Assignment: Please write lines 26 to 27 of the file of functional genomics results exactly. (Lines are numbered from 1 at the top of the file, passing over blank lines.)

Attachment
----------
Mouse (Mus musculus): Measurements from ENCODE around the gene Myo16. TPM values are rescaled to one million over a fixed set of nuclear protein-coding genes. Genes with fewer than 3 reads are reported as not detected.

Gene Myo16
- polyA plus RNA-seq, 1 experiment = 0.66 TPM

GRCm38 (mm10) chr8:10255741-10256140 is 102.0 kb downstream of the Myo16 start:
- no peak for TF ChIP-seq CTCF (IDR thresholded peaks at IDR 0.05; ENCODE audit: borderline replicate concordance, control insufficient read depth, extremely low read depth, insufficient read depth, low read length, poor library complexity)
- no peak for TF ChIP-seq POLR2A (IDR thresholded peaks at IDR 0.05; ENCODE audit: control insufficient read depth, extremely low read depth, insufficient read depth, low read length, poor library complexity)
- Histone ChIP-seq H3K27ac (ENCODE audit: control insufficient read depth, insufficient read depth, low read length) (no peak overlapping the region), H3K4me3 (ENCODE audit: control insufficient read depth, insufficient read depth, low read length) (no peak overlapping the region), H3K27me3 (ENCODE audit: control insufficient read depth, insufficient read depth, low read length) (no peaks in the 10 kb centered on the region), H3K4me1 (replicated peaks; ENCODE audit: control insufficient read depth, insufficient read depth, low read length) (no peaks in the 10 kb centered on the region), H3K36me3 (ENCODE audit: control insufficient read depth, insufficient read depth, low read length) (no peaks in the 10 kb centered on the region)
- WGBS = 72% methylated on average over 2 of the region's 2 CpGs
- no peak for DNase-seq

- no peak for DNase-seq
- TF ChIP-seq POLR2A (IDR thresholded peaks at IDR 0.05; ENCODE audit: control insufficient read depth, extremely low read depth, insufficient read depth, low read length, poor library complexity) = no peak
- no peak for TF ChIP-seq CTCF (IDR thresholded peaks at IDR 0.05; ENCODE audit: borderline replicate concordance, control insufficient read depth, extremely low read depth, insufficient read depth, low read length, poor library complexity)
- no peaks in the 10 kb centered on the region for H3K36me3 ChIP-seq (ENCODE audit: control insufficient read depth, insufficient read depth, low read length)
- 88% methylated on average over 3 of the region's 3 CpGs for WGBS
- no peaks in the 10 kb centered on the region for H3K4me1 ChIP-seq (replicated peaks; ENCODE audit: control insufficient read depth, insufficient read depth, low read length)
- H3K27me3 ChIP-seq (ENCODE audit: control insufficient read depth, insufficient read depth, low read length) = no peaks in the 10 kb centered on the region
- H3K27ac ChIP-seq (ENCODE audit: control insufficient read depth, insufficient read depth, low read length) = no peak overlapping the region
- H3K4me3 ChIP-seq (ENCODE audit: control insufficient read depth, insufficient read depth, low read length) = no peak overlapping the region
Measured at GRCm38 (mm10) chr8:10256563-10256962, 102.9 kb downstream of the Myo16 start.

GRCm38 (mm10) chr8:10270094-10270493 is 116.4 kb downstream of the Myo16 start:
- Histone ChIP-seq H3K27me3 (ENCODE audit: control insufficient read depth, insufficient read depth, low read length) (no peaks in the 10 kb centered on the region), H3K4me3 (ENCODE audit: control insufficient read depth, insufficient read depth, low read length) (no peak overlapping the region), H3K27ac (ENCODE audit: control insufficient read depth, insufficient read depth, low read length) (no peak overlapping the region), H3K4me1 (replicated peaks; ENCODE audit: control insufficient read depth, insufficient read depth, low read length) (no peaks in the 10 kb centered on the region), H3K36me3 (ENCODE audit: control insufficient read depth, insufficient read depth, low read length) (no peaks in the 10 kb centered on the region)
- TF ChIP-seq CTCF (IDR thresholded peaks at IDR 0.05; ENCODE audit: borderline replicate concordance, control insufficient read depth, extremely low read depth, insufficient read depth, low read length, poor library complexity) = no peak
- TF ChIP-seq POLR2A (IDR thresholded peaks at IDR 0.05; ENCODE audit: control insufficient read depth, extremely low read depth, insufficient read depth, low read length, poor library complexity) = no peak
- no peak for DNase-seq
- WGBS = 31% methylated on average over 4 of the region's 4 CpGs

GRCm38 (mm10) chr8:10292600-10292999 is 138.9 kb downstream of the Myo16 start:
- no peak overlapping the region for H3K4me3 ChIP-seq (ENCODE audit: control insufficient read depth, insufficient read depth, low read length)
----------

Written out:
GRCm38 (mm10) chr8:10292600-10292999 is 138.9 kb downstream of the Myo16 start:
- no peak overlapping the region for H3K4me3 ChIP-seq (ENCODE audit: control insufficient read depth, insufficient read depth, low read length)